(Bloomberg) -- Mexico is offering an olive branch to U.S. Democrats after rejecting a demand they say is key to approving a new North American trade agreement.

President Andres Manuel Lopez Obrador said he’s willing to allow panels with U.S. and Mexican judges to resolve labor disputes at specific factories.

He made that promise at his morning press conference on Tuesday, when he firmly rejected requests by Democrats in the House of Representatives to allow international inspectors to enter Mexican factories to ensure they’re complying with labor laws.

Democrats are negotiating with Mexico and Canada changes to the new trade agreement known as USMCA which they consider vital for passage of the accord. USMCA has been approved by leaders of all three nations, but only Mexico’s Senate has ratified it.

“We don’t accept a kind of inspector to see that companies are carrying out what’s established in the law,” Lopez Obrador said. “What’s being proposed is that, if there’s a dispute with a company, we accept that there could be a panel, which is different, where we participate together.”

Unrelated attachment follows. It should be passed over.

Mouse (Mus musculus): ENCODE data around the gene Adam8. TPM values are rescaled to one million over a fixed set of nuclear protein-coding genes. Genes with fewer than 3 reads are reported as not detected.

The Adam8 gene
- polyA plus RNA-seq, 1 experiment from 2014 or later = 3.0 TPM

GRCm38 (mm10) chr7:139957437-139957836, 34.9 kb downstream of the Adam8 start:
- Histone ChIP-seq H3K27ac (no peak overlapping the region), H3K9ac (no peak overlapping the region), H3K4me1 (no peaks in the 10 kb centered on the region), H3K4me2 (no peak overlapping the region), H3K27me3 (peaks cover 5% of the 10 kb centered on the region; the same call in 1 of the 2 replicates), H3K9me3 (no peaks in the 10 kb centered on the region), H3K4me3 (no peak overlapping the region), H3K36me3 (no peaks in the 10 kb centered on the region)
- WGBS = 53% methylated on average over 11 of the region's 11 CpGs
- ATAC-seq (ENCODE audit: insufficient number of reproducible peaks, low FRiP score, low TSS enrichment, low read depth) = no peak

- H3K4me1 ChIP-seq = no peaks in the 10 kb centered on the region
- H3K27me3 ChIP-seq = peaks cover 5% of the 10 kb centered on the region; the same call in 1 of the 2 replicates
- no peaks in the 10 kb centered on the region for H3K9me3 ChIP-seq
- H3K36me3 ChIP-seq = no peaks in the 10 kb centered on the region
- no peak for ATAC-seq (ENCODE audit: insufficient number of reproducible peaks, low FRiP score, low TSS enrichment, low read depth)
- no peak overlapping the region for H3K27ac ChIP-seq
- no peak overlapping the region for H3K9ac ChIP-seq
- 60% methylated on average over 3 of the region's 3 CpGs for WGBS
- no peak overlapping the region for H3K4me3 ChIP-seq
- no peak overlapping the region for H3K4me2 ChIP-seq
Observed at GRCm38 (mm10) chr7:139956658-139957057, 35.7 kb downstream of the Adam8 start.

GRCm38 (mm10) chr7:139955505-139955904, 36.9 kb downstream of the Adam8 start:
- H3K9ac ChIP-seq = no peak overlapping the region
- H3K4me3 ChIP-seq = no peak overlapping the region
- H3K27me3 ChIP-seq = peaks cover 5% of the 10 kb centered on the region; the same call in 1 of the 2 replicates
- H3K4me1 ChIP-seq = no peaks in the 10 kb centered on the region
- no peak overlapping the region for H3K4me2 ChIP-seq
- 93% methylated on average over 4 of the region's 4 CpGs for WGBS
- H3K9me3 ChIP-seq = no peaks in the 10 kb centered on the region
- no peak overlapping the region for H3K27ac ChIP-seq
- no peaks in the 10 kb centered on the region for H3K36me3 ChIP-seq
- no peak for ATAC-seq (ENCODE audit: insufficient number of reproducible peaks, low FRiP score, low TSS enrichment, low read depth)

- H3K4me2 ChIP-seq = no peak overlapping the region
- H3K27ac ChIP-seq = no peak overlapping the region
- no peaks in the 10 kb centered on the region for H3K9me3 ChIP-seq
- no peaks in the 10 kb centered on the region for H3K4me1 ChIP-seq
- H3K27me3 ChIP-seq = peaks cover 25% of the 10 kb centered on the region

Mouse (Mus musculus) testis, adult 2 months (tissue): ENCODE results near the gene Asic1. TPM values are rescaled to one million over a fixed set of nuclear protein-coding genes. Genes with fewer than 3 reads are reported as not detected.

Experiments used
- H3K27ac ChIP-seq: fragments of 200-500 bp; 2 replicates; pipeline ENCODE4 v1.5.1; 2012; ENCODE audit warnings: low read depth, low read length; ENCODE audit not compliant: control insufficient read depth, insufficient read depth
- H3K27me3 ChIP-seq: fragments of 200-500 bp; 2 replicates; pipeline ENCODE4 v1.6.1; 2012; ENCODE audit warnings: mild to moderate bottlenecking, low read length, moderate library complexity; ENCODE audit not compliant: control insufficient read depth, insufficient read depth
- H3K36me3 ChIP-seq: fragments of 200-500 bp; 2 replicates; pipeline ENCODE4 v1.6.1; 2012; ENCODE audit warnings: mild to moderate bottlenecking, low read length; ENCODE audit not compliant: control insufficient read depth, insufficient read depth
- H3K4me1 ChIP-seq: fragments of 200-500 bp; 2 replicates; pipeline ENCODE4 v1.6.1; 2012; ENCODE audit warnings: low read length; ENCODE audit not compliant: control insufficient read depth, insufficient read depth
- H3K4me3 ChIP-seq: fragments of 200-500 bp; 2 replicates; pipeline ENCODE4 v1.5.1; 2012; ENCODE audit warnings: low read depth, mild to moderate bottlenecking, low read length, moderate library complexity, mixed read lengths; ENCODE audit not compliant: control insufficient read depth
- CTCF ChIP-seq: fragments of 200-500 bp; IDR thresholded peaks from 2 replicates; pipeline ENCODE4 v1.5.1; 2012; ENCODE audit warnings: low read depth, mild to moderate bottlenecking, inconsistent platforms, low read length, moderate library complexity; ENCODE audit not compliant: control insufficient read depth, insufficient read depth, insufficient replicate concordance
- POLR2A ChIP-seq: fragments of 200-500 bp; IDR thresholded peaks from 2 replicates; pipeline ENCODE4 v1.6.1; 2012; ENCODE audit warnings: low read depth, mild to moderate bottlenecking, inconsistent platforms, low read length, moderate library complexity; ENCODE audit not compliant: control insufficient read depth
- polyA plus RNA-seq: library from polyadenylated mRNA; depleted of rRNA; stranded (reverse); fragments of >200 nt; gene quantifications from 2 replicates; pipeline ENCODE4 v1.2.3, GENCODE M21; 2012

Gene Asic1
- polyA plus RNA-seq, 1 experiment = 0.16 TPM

The inspectors were meant to ensure the implementation of a new Mexican law requiring that workers vote for their unions and labor contracts. Before the law was ratified in May, workers often weren’t aware that a union represented them.

To contact the reporters on this story: Nacha Cattan in Mexico City at ncattan@bloomberg.net;Lorena Rios in Mexico City at lriost@bloomberg.net

To contact the editors responsible for this story: Daniel Cancel at dcancel@bloomberg.net, ;Juan Pablo Spinetto at jspinetto@bloomberg.net, Walter Brandimarte

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